Speaker: Gherardo Valori (MPS - Max Planck Institute for Solar System Research)
      • 14:40
        Quantifying Systematic Biases in the Measurements of the Open Magnetic Flux 15m

        Open magnetic flux in the photosphere, especially at the poles, presents an important boundary condition for modeling the heliospheric field. The field extrapolated from polar observations is roughly 50% lower than the in-situ measurements (“open flux problem”). Here we present our efforts to characterize biases in the open flux inference and that way explain the discrepancy above. We use a state-of-the-art plage-like MURaM MHD simulation of the solar photosphere to model polarized spectra of magnetically sensitive Fe I 630 nm doublet lines, observed by the Hinode SOT/SP instrument. We mimic the realistic observation at the disk center and the pole by calculating emergent intensity, applying instrumental effects (spatial and spectral PSF, binning), and adding the photon noise. We then apply different inversion codes built upon different physical assumptions to these synthetic observations and compare results to the original simulation.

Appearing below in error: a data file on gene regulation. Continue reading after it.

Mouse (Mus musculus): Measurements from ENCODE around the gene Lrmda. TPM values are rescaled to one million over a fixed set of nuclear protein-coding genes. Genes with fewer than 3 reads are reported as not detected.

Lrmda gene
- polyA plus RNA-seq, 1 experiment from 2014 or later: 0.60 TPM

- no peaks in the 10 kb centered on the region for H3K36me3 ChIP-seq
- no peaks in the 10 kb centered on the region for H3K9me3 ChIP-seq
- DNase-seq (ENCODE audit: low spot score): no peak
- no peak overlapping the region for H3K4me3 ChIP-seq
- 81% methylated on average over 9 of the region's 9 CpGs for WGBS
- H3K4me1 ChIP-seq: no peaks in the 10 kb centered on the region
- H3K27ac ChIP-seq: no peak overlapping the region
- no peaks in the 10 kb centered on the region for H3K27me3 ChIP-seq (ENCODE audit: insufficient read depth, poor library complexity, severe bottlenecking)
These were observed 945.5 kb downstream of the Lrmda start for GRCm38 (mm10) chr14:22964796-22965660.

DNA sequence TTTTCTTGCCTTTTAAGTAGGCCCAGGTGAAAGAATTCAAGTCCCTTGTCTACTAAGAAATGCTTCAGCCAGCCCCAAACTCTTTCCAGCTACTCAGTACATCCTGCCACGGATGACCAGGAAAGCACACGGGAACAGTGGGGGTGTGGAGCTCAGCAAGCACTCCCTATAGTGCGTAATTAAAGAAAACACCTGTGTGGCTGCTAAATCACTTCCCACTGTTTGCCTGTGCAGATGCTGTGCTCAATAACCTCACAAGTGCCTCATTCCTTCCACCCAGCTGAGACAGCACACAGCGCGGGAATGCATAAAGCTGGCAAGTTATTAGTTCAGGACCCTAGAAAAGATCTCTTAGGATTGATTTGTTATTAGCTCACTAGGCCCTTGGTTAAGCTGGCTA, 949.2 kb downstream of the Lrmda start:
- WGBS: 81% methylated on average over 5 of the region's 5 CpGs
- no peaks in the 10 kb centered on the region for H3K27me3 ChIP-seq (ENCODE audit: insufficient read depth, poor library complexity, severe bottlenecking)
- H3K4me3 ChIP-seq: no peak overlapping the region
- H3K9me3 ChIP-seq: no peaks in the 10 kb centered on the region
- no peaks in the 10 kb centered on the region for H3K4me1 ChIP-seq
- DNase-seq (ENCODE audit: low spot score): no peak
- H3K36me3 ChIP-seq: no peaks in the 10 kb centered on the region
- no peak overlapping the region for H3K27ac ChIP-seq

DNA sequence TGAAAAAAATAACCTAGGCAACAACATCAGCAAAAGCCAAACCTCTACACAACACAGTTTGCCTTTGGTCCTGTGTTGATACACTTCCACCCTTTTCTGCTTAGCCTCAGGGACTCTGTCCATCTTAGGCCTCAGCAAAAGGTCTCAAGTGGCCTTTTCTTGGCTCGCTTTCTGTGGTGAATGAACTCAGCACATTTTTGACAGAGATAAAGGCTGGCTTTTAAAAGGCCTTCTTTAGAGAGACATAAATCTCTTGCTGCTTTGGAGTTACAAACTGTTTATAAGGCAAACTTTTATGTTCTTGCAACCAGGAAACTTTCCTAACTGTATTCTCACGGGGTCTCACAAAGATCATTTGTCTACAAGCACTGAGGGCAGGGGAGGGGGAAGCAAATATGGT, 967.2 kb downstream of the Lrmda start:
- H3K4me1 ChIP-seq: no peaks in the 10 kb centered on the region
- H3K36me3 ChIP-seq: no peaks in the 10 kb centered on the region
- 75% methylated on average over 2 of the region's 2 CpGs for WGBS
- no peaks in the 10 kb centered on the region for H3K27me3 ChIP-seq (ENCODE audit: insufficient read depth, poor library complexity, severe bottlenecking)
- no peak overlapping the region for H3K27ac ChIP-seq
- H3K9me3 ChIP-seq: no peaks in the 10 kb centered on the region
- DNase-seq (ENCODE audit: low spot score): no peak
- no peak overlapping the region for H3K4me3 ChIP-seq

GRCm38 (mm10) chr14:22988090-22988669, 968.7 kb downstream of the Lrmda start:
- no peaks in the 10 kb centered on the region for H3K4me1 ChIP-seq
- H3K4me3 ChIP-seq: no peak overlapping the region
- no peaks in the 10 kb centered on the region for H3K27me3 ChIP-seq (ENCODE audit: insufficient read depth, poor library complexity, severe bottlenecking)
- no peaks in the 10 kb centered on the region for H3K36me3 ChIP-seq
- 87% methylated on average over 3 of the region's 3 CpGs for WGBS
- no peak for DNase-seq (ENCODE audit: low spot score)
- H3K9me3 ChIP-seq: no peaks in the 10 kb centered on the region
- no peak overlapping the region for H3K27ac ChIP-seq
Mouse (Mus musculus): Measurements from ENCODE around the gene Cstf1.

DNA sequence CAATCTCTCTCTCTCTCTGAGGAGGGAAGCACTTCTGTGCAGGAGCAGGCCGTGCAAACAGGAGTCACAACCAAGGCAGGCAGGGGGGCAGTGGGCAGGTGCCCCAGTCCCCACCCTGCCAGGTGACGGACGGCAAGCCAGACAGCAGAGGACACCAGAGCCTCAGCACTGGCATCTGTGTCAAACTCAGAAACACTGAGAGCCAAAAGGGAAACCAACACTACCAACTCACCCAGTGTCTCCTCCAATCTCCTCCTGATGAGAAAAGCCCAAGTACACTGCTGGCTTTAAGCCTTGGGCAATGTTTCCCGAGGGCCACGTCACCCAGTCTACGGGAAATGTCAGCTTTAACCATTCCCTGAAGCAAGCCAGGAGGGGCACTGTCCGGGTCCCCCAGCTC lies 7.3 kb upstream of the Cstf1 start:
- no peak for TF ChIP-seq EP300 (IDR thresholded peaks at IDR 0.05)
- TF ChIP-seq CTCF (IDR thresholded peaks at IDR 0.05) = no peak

At the disk center, a significant fraction (20, down to 50%) of open flux gets lost for the telescopes with apertures smaller than 1m. At the pole, the magnetic field disambiguation becomes a critical part: the assumption of the radial field underestimates flux by around 30% while the inclusion of the telescope PSF further exacerbates the problem. The more in-depth investigation that accounts for stray light still yields significant discrepancies between the original and inferred intrinsic properties of the magnetic field. These systematic errors in field diagnostics may be reduced by high-resolution or out-of-ecliptic observations.

        Speaker: Ivan Milic (Leibniz Institute for Solar Physics (KIS))
      • 14:55
        Active region evolution – Tracking active regions from the near-Earth side to the solar far side (and back) 15m